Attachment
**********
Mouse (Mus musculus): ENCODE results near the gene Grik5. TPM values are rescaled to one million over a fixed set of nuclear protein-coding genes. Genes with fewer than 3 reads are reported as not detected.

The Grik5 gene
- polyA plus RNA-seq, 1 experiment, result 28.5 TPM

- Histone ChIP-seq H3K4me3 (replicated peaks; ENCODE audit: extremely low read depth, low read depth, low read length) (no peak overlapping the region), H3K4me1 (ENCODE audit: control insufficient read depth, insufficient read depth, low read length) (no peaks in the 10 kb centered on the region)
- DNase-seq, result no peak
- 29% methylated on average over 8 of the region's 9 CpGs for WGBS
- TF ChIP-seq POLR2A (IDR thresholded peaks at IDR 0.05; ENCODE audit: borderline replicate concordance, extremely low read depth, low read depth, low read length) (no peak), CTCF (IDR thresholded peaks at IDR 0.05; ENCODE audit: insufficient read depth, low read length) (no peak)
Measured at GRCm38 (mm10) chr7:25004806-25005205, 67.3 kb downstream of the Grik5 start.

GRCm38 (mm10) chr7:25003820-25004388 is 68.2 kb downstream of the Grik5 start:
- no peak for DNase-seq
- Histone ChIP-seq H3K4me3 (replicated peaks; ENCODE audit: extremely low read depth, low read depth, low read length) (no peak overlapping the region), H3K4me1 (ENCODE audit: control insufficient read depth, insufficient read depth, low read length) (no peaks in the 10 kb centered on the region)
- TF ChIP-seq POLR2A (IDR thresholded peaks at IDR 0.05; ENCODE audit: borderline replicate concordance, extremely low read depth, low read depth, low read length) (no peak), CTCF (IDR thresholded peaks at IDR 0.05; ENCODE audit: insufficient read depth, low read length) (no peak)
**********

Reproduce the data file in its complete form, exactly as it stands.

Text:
Mouse (Mus musculus): ENCODE results near the gene Grik5. TPM values are rescaled to one million over a fixed set of nuclear protein-coding genes. Genes with fewer than 3 reads are reported as not detected.

The Grik5 gene
- polyA plus RNA-seq, 1 experiment, result 28.5 TPM

- Histone ChIP-seq H3K4me3 (replicated peaks; ENCODE audit: extremely low read depth, low read depth, low read length) (no peak overlapping the region), H3K4me1 (ENCODE audit: control insufficient read depth, insufficient read depth, low read length) (no peaks in the 10 kb centered on the region)
- DNase-seq, result no peak
- 29% methylated on average over 8 of the region's 9 CpGs for WGBS
- TF ChIP-seq POLR2A (IDR thresholded peaks at IDR 0.05; ENCODE audit: borderline replicate concordance, extremely low read depth, low read depth, low read length) (no peak), CTCF (IDR thresholded peaks at IDR 0.05; ENCODE audit: insufficient read depth, low read length) (no peak)
Measured at GRCm38 (mm10) chr7:25004806-25005205, 67.3 kb downstream of the Grik5 start.

GRCm38 (mm10) chr7:25003820-25004388 is 68.2 kb downstream of the Grik5 start:
- no peak for DNase-seq
- Histone ChIP-seq H3K4me3 (replicated peaks; ENCODE audit: extremely low read depth, low read depth, low read length) (no peak overlapping the region), H3K4me1 (ENCODE audit: control insufficient read depth, insufficient read depth, low read length) (no peaks in the 10 kb centered on the region)
- TF ChIP-seq POLR2A (IDR thresholded peaks at IDR 0.05; ENCODE audit: borderline replicate concordance, extremely low read depth, low read depth, low read length) (no peak), CTCF (IDR thresholded peaks at IDR 0.05; ENCODE audit: insufficient read depth, low read length) (no peak)